My Fabulous Disease Wins NLGJA ‘Best Blog’ Award
There’s no way of saying this without it sounding like a humble brag, at best, so I’m just going to come right out with it.
My Fabulous Disease has won the prestigious “Excellence in Blogging” award from the National Lesbian and Gay Journalists Association (NLGJA). This is the second time my blog has been honored with this award, having won in 2014, the year the category was created. So if you’re keeping score, that’s two for three.
Evidently I’m too excited to do the humble part of the brag. My apologies!
The award is part of the annual Excellence in Journalism Awards, sponsored by NLGJA. They actually wield enormous influence, with members from outlets as varied as CNN to The New York Times to POZ Magazine and, well, little guys like myself. As stated in their press release this morning, “The NLGJA Excellence in Journalism Awards were established in 1993 to foster, recognize and reward excellence in journalism on issues related to the LGBTQ community.”
One of the judges had this to say in awarding My Fabulous Disease their honor:
Mark S. King is one of the few people still doing blogging in the traditional sense, and he does it quite well. There’s news, there’s context, there’s personal input and it’s compelling and accessible. For example, his coverage of the ways Charlie Sheen was discussing HIV were spot on and unrivaled and I was delighted to revisit it as part of his nominated material. King displays excellence in HIV coverage year after year.
But ultimately, this is really about you, my readers and those involved in HIV advocacy, because you are usually the topic of my writing. Whereas my blog was almost strictly personality-driven in its early years, I have enjoyed, more and more, shining a spotlight on the work of other people. Yes, I am still capable of an opinionated rant (and how I so love writing those), but it is clear to me that my blog’s success it tied to the work of people just like you.
Just as exciting is the fact that HIV coverage was well represented this year, across the map of categories.
Placing second in the Excellence in Radio award was an important story from Jim Burress of WABE-FM, “Fulton County Doesn’t Spend, Loses HIV Prevention Money,” about the misuse (or non-use) of crucial HIV prevention dollars.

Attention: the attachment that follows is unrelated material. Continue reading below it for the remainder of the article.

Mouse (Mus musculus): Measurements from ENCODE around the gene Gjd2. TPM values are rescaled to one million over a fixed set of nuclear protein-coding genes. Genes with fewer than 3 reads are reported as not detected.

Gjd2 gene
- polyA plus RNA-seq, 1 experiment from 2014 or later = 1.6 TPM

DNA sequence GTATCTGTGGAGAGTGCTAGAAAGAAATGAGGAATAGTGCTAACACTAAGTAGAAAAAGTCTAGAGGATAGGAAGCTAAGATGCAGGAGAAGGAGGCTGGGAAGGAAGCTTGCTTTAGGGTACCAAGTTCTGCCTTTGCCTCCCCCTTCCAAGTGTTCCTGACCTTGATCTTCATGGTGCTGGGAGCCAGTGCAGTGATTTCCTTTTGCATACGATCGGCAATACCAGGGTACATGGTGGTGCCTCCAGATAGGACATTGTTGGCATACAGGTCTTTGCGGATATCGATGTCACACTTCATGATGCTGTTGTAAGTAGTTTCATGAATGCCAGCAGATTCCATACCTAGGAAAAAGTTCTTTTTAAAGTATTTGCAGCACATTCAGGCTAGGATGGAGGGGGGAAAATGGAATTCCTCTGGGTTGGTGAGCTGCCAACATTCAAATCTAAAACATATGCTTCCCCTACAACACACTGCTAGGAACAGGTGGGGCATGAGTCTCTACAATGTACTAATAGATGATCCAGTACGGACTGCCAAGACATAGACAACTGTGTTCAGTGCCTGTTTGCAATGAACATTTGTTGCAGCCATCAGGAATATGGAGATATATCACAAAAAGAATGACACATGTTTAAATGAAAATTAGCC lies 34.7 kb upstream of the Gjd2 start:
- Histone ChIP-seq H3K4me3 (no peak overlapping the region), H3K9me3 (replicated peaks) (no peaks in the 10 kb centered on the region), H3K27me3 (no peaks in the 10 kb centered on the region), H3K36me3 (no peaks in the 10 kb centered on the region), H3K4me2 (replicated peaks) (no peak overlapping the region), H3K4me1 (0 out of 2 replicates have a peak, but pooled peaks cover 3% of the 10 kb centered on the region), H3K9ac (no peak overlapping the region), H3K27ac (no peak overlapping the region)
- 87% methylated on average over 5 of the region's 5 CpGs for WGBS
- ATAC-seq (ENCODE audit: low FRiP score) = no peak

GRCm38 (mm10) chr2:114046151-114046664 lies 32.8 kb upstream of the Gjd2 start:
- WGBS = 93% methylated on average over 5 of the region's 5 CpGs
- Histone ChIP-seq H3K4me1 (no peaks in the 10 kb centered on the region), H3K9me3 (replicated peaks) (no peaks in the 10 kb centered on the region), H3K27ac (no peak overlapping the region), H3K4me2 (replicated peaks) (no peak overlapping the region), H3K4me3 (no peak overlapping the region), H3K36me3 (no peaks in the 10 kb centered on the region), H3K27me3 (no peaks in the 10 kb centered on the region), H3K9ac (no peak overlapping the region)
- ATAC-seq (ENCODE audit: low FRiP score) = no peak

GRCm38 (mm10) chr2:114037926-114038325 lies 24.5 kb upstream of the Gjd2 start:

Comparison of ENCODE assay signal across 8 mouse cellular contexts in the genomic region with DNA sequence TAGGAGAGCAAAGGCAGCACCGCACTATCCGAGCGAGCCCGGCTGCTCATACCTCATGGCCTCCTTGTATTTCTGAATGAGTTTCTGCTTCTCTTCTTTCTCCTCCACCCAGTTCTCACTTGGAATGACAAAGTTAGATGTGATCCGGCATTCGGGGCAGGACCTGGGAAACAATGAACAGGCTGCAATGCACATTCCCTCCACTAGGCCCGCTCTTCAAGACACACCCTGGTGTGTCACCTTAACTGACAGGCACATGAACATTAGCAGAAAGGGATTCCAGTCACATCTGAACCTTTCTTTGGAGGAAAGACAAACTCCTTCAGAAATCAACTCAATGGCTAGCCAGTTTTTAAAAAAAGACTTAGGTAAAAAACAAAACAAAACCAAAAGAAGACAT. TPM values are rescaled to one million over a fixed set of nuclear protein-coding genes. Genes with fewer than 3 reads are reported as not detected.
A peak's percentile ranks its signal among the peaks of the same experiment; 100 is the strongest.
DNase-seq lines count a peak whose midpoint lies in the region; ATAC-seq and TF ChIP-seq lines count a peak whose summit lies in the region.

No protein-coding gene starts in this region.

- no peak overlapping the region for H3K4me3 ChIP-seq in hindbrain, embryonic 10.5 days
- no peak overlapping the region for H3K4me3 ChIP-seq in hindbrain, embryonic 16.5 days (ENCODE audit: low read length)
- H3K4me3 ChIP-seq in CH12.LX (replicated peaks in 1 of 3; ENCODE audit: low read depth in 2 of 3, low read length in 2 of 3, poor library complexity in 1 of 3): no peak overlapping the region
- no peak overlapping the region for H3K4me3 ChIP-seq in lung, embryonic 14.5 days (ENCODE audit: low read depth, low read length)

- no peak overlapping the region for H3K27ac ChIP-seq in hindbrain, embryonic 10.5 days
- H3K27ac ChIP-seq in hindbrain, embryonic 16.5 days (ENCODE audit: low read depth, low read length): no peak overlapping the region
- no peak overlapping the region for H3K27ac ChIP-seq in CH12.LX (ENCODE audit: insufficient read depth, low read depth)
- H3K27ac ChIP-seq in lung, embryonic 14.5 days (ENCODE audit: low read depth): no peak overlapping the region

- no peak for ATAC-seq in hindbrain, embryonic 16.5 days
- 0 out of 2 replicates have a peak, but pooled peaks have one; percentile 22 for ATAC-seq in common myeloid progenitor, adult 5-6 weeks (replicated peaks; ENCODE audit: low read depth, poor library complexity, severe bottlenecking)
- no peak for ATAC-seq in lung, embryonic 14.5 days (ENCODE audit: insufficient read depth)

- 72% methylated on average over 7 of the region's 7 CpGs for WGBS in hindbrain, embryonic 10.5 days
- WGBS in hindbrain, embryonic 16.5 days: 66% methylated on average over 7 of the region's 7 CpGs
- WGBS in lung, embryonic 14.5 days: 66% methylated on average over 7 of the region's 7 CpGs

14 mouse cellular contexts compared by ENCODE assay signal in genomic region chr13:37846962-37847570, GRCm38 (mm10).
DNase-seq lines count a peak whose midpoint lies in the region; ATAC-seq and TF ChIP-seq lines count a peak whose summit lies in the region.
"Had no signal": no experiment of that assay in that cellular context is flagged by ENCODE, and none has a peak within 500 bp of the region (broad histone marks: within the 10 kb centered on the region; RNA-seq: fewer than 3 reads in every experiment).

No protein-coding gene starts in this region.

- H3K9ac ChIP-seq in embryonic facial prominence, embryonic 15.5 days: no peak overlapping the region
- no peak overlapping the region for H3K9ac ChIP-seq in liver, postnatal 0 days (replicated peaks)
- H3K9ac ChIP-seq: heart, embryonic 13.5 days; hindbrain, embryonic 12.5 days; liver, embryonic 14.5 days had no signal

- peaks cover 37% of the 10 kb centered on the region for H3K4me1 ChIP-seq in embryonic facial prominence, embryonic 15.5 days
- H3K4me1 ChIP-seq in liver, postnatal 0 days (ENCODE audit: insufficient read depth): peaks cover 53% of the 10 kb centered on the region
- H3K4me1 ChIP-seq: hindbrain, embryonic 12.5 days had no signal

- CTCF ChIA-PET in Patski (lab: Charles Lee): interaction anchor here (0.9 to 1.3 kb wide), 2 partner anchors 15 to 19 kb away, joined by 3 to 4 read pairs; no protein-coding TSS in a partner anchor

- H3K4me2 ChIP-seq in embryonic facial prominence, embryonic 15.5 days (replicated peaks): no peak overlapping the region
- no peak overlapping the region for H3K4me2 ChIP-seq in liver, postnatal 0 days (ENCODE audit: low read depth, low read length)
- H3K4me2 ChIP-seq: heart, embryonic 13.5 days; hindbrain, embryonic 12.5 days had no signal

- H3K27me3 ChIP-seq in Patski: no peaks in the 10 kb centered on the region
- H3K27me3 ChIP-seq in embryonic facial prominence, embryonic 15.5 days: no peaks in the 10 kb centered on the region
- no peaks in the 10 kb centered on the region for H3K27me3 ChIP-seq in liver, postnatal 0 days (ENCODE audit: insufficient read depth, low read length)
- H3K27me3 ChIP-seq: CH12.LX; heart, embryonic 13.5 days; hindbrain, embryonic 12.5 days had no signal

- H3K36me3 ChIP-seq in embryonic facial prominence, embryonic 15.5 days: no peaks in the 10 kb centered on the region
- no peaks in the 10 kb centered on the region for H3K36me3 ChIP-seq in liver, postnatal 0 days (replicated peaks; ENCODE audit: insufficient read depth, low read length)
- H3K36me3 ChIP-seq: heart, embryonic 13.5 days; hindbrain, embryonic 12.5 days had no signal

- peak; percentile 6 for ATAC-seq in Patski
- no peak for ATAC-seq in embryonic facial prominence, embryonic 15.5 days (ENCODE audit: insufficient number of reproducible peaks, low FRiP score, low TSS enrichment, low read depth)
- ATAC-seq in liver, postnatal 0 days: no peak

The amazingly prolific Ben Ryan (the “nearly naked AIDS advocate” I profiled a few months ago), was awarded second place for his POZ Magazine piece, “When Can We Expect PrEP 2.0?” It’s a topic that is still very much on his mind.
“PrEP is a fast-moving train in the United States, with use rising dramatically in major cities,” Ben told me about his win. “It’s been exciting to cover the science behind this new prevention tool, from a molecular to a public health and sociological level. The news will likely keep getting better as new forms of PrEP hit the market in the future, offering a long-term injectable form and less toxic oral drugs. A major concern I have, however, is that PrEP is largely being used by white gay men in a select handful of major cities, such as New York, San Francisco, LA and Seattle. I anticipate that PrEP will effectively widen racial disparities in HIV rates in the coming years. If people wind up proclaiming victory due to a collapsed HIV rate among white gay men, what will happen to minorities? Will people lose interest in the HIV fight?”
Bisexual writer Heather Boerner (her sexuality bears mentioning, considering how “invisible” the B in LGBT can be) took top honors in the HIV/AIDS Coverage category, for her “Ongoing HIV Prevention/Treatment Coverage” for The Daily Beast and TheBody.com.
“I started my career in the LGBT press, writing for the now-defunct New York Blade,” Heather told me, “so to win an award from NLGJA is especially meaningful to me. But it’s also meaningful to me because the stories I submitted were all about HIV/AIDS, yes, but they weren’t only about HIV/AIDS from an LGBT perspective. I will say that there’s still so much to say and do and write about HIV–even more so now that more and more research is proving what some couples have known for years, which is that treatment really can prevent transmission, and there’s no reason to be afraid of the virus.”
Following Heather is second place in that category is Daniel Villarreal and Topher Williams for “‘Trust Him?’: Why Are The Images Debating PrEP Use So Consistently Shitty?” for Daniel’s site, UnicornBooty.com.
And in an embarrassment of hardware riches, I also won second place in the Feature/Editorial Writing category, for my POZ Magazine essay, “Surviving Life Itself,” chronicling my life as a long-time HIV survivor. That particular piece was a real high point for me as a writer, and I am grateful as always to editor Oriol Gutierrez for his shepherding of my work.
Let’s just consider this another opportunity for me to thank my literary colleagues, including many sites and editors who have supported the voices of people living with HIV.
Let’s keep speaking up, y’all.